4. Micranthes lyallii (Engler) Small in N. L. Britton et al., N. Amer. Fl. 22: 143. 1905.
Lyall’s or red-stemmed saxifrage Lyall’s or red-stemmed saxifrage
Saxifraga lyallii Engler, Verh. K. K. Zool.-Bot. Ges. Wien 19: 542. 1869 (as lyalli); S. lyallii subsp. hultenii (Calder & Savile) Calder & Savile; S. lyallii var. hultenii Calder & Savile
Plants solitary or sometimes mat-forming, rhizomatous. Leaves basal; petiole rounded to flattened, 2-10 cm; blade spatulate to obovate, 0.8-8 cm, thin, base cuneate to slightly attenuate, margins serrate to dentate, eciliate or sparsely glandular-ciliate, surfaces abaxially glabrous, adaxially sparsely brown-hairy. Inflorescences usually 10-15-flowered, lax, cylindric thyrses, (red), (4-)7-30 cm, sparsely purple-tipped stipitate-glandular. Flowers: sepals reflexed, oblong to elliptic; petals white, each with 2 basal yellowish green spots, elliptic to round, clawed, 2-5.5 mm, longer than sepals; filaments club-shaped, (to 6 mm); pistils connate 1/2+ their lengths; ovary superior, (to 1/3 adnate to hypanthium). Capsules green to yellow, distal 1/2 purple, ± folliclelike, (basally connate). 2n = ca. 56, 58.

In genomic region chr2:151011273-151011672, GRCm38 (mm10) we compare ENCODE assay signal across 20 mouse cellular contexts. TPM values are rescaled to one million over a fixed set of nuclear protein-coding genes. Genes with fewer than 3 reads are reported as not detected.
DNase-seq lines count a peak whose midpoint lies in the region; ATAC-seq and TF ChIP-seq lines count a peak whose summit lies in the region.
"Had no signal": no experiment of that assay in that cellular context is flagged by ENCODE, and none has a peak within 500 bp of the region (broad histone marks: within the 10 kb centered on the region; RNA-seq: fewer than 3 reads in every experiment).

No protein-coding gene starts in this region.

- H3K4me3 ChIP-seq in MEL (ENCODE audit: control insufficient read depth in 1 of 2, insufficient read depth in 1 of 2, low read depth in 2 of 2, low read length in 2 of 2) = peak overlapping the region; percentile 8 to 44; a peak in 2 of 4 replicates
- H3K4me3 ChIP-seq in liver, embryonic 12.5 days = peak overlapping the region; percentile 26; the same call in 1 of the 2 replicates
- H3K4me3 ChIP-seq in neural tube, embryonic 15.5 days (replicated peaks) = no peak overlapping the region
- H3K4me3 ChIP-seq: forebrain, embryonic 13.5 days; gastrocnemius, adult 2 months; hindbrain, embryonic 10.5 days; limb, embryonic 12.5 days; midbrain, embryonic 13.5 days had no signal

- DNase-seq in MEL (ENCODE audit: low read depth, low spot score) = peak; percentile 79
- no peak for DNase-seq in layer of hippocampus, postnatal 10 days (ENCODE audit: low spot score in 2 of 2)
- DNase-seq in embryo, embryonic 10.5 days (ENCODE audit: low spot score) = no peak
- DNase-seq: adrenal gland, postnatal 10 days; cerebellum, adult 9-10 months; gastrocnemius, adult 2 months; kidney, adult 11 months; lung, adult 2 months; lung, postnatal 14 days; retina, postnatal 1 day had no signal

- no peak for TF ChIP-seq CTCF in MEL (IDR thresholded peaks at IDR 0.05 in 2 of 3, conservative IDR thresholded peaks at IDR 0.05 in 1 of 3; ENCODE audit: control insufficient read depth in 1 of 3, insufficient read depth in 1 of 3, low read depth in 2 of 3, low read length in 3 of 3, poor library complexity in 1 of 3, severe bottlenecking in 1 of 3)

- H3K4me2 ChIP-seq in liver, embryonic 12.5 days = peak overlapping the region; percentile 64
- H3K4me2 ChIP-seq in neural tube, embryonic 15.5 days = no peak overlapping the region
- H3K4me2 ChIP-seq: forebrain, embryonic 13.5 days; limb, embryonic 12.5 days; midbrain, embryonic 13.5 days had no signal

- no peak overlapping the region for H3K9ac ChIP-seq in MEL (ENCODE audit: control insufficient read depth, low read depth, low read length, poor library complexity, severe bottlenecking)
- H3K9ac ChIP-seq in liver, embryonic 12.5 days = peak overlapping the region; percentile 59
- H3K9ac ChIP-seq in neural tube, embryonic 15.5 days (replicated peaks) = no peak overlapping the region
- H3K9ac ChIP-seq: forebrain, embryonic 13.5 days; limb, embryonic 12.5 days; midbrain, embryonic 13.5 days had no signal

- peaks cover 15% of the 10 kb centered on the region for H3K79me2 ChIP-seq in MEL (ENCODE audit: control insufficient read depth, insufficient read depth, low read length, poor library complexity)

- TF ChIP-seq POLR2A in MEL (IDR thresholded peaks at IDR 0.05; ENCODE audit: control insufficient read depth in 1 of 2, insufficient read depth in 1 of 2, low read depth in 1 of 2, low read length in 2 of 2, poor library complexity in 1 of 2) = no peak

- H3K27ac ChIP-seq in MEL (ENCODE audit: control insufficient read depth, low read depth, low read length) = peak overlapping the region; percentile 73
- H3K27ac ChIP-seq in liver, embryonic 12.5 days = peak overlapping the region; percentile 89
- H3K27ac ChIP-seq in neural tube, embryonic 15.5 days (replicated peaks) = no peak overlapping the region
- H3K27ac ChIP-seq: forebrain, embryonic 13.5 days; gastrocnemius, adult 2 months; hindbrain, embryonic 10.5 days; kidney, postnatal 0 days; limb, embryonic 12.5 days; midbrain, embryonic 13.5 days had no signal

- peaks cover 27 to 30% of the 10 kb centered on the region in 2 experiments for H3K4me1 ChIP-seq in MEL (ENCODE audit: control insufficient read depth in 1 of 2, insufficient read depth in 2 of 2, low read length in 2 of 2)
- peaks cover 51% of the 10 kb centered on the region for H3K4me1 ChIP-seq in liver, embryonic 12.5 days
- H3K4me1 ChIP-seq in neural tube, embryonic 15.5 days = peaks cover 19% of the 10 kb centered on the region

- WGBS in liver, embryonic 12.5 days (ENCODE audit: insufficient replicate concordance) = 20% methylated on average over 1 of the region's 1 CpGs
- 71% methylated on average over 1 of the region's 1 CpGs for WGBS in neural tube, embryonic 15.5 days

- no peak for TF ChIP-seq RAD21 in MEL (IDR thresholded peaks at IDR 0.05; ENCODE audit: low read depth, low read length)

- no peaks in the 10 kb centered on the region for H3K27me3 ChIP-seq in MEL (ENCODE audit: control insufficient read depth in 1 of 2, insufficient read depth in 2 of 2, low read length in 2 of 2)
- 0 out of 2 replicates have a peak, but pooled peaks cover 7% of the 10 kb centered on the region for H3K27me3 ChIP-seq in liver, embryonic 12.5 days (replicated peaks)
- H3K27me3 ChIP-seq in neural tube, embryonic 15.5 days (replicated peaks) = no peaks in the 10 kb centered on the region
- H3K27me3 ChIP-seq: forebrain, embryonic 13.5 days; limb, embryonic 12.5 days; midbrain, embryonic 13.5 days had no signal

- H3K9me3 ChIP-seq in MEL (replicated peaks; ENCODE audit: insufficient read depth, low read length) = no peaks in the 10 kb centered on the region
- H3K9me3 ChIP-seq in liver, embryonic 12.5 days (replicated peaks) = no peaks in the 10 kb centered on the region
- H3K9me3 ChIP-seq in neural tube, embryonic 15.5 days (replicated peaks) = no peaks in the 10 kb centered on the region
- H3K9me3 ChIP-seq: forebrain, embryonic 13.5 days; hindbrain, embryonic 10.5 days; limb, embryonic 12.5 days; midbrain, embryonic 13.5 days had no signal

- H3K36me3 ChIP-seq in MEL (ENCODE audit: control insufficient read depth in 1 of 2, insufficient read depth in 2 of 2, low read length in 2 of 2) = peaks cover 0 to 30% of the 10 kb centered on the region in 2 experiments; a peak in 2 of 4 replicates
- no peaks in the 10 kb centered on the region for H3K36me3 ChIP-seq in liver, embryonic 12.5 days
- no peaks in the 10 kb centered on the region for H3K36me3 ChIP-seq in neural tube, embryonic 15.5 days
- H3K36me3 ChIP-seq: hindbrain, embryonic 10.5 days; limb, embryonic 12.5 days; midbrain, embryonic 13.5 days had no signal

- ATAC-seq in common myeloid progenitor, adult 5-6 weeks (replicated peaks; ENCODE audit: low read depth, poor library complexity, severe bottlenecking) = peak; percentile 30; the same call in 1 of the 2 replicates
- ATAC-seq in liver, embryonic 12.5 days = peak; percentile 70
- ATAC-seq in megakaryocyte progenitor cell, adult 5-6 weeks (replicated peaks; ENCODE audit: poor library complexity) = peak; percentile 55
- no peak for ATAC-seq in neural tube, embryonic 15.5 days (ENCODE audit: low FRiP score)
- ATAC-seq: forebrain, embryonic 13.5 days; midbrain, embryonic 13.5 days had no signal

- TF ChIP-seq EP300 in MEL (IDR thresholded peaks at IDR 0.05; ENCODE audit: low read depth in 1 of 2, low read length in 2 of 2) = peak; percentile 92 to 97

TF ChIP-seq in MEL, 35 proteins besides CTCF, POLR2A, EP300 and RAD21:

Flowering summer-early autumn. Wet, rocky meadows, mountain to alpine streamsides; 800-4000 m; Alta., B.C., N.W.T., Yukon; Alaska, Idaho, Mont., Wash.
Although they have nearly disjunct sets of populations, the subspecies of Micranthes lyallii are difficult to distinguish from each other. The more northern plants tend to be larger with wider leaves and often have been called Saxifragalyallii subsp. or var. hultenii. Apparent hybrids with M. odontoloma occur in Alberta, British Columbia, and northern Idaho, and near Glacier National Park, Montana.